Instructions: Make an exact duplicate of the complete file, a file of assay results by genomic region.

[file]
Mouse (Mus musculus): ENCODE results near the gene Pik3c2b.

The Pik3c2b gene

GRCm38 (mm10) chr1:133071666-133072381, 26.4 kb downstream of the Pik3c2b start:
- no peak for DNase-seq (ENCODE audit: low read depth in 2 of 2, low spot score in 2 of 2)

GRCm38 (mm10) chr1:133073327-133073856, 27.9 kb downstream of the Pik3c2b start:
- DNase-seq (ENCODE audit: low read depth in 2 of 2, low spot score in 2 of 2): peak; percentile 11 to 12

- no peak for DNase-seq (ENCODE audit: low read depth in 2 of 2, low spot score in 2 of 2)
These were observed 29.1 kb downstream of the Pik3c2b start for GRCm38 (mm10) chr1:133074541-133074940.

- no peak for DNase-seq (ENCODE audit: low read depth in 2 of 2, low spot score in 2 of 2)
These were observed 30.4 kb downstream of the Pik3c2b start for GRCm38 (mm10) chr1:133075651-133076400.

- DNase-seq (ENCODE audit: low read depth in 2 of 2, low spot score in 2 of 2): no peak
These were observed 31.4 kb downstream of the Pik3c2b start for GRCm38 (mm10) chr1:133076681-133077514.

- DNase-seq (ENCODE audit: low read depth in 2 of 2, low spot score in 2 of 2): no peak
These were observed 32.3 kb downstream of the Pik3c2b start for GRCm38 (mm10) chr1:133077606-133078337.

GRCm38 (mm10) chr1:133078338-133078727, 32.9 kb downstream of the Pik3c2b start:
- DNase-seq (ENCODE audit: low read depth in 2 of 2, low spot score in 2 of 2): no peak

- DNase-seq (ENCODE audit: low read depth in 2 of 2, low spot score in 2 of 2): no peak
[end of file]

Mouse (Mus musculus): ENCODE results near the gene Pik3c2b.

The Pik3c2b gene

GRCm38 (mm10) chr1:133071666-133072381, 26.4 kb downstream of the Pik3c2b start:
- no peak for DNase-seq (ENCODE audit: low read depth in 2 of 2, low spot score in 2 of 2)

GRCm38 (mm10) chr1:133073327-133073856, 27.9 kb downstream of the Pik3c2b start:
- DNase-seq (ENCODE audit: low read depth in 2 of 2, low spot score in 2 of 2): peak; percentile 11 to 12

- no peak for DNase-seq (ENCODE audit: low read depth in 2 of 2, low spot score in 2 of 2)
These were observed 29.1 kb downstream of the Pik3c2b start for GRCm38 (mm10) chr1:133074541-133074940.

- no peak for DNase-seq (ENCODE audit: low read depth in 2 of 2, low spot score in 2 of 2)
These were observed 30.4 kb downstream of the Pik3c2b start for GRCm38 (mm10) chr1:133075651-133076400.

- DNase-seq (ENCODE audit: low read depth in 2 of 2, low spot score in 2 of 2): no peak
These were observed 31.4 kb downstream of the Pik3c2b start for GRCm38 (mm10) chr1:133076681-133077514.

- DNase-seq (ENCODE audit: low read depth in 2 of 2, low spot score in 2 of 2): no peak
These were observed 32.3 kb downstream of the Pik3c2b start for GRCm38 (mm10) chr1:133077606-133078337.

GRCm38 (mm10) chr1:133078338-133078727, 32.9 kb downstream of the Pik3c2b start:
- DNase-seq (ENCODE audit: low read depth in 2 of 2, low spot score in 2 of 2): no peak

- DNase-seq (ENCODE audit: low read depth in 2 of 2, low spot score in 2 of 2): no peak